For decades now, investors and companies have been trying to position for an emergent China. Foreign direct investment has grown to $289 trillion in 2014 from just $38 trillion in 2000.
The Shanghai Composite index surged an annualized 21% a year over the seven years to mid-2007 as investors poured into the trade.
However, the China trade hasn’t paid as well since the end of the Great Recession.[ad#Google Adsense 336×280-IA]Economic growth has slowed to just under 7% and the Shanghai index has returned just 1.6% annually over the six years to 2016.
To make matters worse, the Chinese Yuan has depreciated 6.8% against the U.S. dollar since 2014, meaning lower returns when translated to the greenback.
The Chinese government has yet to be successful in its move to transition from manufacturing to a consumer-driven economy and weak growth abroad means export growth will remain sluggish.
Against this outlook, there is still one China play that’s working. Best yet, this group of stocks should do well whether that economy picks back up or not.
Pollution In China Is At Dangerous Levels
Beijing issued its highest smog alert of the year in early December, raising the warning level and reporting PM2.5 levels of 976 micrograms in parts of the city. The reading was the highest since January 2013 when it reached 886 micrograms and forced the suspension of operations at 2,100 major companies along with a stop in all construction activity in the city.
PM2.5 measures a tiny particulate matter that is harmful to human health. The World Health Organization considers a safe level at 25 micrograms per cubic meter while China’s own national standard for safety is 75 micrograms. Tracked hourly by the U.S. Department of State, China’s PM2.5 reading has been above 75 more than a third of the year to November and has been above 25 for 70% of the year.
Every month over the last year has seen levels at ‘Unhealthy’ or worse — with four months reaching levels of pollution beyond the scale’s measure.
The dangerously high levels of pollution in China could make it difficult for the government to engineer its growth target for the economy. Even as the government tries to guide the economy away from manufacturing, it still accounts for nearly 43% of GDP. Any restrictions on manufacturing activity to curb pollution or simply lost days of work as employees stay inside could further drag on the economy.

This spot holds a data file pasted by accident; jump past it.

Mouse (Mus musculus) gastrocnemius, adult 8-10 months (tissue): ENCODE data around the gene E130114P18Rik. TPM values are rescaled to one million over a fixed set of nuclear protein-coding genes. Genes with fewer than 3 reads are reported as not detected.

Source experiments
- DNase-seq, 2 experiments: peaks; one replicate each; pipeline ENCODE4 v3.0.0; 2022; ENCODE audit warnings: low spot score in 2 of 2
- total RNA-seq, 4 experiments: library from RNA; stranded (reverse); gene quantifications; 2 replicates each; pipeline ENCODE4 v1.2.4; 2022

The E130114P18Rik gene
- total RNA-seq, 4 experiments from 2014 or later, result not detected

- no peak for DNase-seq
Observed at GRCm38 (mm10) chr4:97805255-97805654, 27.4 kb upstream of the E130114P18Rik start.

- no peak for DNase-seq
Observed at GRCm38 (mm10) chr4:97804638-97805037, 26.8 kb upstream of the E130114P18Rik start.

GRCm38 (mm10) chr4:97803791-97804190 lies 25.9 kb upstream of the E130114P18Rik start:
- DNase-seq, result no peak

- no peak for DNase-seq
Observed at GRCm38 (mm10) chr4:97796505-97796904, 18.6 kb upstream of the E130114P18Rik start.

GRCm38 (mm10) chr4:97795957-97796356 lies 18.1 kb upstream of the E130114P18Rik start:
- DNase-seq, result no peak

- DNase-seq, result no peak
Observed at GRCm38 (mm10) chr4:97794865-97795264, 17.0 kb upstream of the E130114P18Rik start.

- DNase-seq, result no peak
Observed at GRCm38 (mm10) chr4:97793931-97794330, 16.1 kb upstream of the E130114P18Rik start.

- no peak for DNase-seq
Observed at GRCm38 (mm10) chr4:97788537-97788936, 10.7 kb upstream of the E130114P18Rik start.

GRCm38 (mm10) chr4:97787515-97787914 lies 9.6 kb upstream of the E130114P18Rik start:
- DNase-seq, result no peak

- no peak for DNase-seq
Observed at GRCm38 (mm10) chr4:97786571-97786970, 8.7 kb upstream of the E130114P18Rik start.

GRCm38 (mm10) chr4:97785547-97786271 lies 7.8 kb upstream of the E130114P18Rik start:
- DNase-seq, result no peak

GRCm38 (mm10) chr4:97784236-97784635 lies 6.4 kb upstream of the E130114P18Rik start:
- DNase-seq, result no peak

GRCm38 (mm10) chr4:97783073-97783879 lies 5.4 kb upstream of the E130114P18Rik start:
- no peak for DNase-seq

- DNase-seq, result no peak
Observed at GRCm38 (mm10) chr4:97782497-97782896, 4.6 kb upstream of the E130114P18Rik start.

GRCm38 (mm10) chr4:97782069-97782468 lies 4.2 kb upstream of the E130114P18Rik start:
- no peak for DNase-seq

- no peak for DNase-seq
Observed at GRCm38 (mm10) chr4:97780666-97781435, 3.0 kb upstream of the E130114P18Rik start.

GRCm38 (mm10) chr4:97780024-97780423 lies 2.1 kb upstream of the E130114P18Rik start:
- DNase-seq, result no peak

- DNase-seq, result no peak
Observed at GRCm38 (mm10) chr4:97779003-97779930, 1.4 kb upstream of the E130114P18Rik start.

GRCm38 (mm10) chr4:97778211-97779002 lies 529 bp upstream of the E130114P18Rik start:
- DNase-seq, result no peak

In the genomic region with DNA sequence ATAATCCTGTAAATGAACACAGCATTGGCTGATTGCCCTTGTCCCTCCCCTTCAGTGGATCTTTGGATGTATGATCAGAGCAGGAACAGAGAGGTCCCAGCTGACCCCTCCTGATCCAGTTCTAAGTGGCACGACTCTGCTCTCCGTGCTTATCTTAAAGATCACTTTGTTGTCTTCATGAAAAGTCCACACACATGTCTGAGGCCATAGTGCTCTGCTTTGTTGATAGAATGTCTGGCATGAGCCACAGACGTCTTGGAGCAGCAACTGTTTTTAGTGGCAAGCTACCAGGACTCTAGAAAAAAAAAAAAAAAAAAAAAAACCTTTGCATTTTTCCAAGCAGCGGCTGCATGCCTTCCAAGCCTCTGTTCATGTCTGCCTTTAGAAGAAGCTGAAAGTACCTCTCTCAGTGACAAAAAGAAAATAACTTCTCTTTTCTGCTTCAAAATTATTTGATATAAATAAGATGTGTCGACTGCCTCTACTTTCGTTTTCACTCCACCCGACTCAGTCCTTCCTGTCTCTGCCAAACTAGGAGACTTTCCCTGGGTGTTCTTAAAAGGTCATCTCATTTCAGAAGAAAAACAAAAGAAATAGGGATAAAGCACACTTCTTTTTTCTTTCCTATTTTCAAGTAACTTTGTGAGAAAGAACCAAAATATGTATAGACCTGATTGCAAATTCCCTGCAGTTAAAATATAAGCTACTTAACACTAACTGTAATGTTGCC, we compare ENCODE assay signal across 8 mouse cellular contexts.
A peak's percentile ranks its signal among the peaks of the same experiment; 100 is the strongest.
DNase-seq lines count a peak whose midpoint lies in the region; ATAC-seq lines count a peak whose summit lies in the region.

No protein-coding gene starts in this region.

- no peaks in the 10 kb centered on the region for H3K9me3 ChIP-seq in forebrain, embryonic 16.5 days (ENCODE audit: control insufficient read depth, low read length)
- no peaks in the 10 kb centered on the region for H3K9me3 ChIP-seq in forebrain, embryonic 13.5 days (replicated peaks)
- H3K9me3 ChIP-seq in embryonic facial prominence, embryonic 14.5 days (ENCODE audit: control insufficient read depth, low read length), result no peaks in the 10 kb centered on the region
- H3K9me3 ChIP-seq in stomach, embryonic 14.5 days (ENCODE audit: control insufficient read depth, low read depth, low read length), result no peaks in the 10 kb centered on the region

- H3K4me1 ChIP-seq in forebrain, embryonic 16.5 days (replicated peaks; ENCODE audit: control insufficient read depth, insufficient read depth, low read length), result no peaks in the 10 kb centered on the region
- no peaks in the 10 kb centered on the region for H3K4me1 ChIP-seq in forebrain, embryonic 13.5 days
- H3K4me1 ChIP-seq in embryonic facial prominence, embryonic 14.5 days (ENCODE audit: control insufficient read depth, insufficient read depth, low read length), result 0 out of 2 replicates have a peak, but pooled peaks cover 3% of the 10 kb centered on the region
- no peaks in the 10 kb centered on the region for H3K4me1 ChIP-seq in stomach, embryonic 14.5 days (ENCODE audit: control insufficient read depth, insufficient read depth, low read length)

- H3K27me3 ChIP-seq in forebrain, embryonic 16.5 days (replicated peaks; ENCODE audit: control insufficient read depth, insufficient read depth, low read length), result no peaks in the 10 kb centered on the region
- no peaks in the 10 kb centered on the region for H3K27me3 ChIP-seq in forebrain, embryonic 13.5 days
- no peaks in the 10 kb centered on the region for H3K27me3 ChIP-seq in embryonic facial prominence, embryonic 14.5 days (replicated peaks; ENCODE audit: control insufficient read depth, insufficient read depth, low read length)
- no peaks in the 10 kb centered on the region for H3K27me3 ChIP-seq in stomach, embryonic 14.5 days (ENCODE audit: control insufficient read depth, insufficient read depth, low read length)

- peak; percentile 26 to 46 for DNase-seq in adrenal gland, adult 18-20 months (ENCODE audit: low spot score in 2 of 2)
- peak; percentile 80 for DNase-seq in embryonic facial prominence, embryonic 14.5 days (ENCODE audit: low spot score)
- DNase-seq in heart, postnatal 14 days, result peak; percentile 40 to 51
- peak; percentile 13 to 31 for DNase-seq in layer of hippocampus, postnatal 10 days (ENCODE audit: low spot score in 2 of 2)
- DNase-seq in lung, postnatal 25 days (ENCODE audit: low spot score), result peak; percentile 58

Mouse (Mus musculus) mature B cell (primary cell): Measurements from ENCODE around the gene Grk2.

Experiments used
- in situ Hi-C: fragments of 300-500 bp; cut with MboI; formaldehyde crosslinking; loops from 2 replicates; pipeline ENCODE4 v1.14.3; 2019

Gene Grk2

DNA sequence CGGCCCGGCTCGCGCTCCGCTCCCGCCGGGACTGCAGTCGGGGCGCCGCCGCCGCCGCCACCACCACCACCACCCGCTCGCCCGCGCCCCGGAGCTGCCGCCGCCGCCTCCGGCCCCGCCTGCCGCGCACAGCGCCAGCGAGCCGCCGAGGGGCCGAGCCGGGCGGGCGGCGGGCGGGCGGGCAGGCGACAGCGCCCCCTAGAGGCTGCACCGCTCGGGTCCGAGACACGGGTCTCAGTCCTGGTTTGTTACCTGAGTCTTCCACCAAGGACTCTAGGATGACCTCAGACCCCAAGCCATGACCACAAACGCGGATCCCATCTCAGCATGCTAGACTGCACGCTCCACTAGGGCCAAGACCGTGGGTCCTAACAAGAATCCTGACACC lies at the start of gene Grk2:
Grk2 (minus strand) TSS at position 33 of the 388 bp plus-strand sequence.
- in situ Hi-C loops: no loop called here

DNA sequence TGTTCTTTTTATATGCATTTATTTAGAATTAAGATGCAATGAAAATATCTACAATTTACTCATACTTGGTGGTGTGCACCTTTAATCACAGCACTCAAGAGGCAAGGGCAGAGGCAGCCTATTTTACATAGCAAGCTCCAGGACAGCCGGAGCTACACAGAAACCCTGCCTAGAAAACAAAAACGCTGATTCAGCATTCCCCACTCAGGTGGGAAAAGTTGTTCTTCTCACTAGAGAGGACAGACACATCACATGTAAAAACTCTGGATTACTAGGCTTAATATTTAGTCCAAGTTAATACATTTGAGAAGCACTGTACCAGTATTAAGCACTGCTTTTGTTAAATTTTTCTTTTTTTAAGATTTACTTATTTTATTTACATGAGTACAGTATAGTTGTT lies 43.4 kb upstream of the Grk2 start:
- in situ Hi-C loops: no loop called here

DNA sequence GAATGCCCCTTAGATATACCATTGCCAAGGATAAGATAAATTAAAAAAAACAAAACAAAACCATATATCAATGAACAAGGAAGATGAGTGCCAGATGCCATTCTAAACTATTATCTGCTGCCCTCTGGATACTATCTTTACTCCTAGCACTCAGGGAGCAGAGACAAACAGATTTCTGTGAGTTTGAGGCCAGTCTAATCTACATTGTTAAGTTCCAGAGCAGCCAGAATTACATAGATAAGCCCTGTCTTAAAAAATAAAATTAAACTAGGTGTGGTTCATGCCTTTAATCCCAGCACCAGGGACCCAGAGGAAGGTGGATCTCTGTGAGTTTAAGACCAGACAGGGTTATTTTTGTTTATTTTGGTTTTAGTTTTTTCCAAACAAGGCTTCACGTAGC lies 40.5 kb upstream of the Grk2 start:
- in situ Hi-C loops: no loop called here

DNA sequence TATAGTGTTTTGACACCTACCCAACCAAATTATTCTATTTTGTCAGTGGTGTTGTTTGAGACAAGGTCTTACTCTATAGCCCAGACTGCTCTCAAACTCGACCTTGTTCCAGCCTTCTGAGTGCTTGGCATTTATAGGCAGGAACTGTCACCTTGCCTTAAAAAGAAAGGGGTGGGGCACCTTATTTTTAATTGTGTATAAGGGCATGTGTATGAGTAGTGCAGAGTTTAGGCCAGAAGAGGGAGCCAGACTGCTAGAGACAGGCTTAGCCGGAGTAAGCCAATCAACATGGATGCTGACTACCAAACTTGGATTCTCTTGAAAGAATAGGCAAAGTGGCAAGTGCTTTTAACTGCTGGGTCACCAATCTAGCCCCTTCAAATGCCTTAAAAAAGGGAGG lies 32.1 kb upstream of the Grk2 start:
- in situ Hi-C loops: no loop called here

The official Purchasing Managers’ Index (PMI) showed that manufacturing activity declined for the third-straight month in October while the services sector hit a seven-year low. The IMF is already forecasting Chinese growth of just 6.3% in 2016, two percent lower than that recorded in 2014.
The Companies That Will Help Clean Up China
China’s State Council released a national plan in 2013 to reduce particulate matter by 15% to 25% through 2017 in key manufacturing regions, calling for public spending of $275 billion to combat air pollution.
Of course, China is not alone in its need to improve air quality. The global market for air pollution control equipment reached $61 billion in 2014. BCC Research expects the market to grow to $78.4 billion by 2019 with the strongest growth coming from Asian markets.
Donaldson Company (NYSE: DCI) makes a diversified line of engine and industrial filtration products with a presence in China and 33% of 2015 operating income from the Asia-Pacific region. Earnings have been hit on weakening foreign currencies but the company is still free cash flow positive and aggressively buying back shares ahead of a rebound.
Donaldson’s acquisition strategy has helped it gain market share within its two reporting segments. Engine and exhaust filtration products make up 63% of sales with approximately 12% of the $10 billion global addressable market. The industrial filtration segment (37% of sales) holds 15% of its $6 billion global addressable market. Shares trade for 19.0 times trailing earnings with expectations for a 14% increase in earnings to $1.74 per share through 2017.
CLARCOR Inc (NYSE: CLC) claims to be the most diversified filtration company in the world, serving more markets than any other and operating in 20 countries. Air filtration accounts for 50% of the product portfolio with two manufacturing plants and a distribution office in China. A fifth of sales are tied to the oil & gas market but just 1% is to the upstream exploration segment.
The company booked $146 million in sales across Asia in 2014 (9.7% of total sales), an increase of 42% from 2013 and its second fastest-growing segment after Europe. Shares trade for 17.8 times trailing earnings, below the five-year average multiple of 22.1 times earnings.
Risks to Consider: Continuing strength in the U.S. dollar could weigh on earnings of U.S. companies’ international operations, creating short-term pain from the long-term gain of international expansion.
Action to Take: Position in the only China play left through companies selling air filtration and other pollution controls in the country.
— Joseph Hogue
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Source: Street Authority